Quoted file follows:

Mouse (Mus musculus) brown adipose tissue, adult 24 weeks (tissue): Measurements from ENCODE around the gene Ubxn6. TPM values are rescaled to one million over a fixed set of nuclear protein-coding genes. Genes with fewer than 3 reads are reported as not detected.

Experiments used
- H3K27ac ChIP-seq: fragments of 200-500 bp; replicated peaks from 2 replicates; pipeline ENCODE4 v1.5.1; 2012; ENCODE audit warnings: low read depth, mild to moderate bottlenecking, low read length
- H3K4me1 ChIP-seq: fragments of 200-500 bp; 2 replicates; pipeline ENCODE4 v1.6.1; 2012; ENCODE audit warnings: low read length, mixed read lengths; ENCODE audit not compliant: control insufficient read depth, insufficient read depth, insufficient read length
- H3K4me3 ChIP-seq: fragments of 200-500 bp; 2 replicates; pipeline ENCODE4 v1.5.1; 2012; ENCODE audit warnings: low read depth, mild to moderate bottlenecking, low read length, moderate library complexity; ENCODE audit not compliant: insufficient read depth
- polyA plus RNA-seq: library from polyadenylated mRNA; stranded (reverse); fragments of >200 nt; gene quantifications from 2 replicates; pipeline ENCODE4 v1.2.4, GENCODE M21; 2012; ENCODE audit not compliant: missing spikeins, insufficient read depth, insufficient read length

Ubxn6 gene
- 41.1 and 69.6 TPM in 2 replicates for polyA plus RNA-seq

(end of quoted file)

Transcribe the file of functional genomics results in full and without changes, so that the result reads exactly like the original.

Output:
Mouse (Mus musculus) brown adipose tissue, adult 24 weeks (tissue): Measurements from ENCODE around the gene Ubxn6. TPM values are rescaled to one million over a fixed set of nuclear protein-coding genes. Genes with fewer than 3 reads are reported as not detected.

Experiments used
- H3K27ac ChIP-seq: fragments of 200-500 bp; replicated peaks from 2 replicates; pipeline ENCODE4 v1.5.1; 2012; ENCODE audit warnings: low read depth, mild to moderate bottlenecking, low read length
- H3K4me1 ChIP-seq: fragments of 200-500 bp; 2 replicates; pipeline ENCODE4 v1.6.1; 2012; ENCODE audit warnings: low read length, mixed read lengths; ENCODE audit not compliant: control insufficient read depth, insufficient read depth, insufficient read length
- H3K4me3 ChIP-seq: fragments of 200-500 bp; 2 replicates; pipeline ENCODE4 v1.5.1; 2012; ENCODE audit warnings: low read depth, mild to moderate bottlenecking, low read length, moderate library complexity; ENCODE audit not compliant: insufficient read depth
- polyA plus RNA-seq: library from polyadenylated mRNA; stranded (reverse); fragments of >200 nt; gene quantifications from 2 replicates; pipeline ENCODE4 v1.2.4, GENCODE M21; 2012; ENCODE audit not compliant: missing spikeins, insufficient read depth, insufficient read length

Ubxn6 gene
- 41.1 and 69.6 TPM in 2 replicates for polyA plus RNA-seq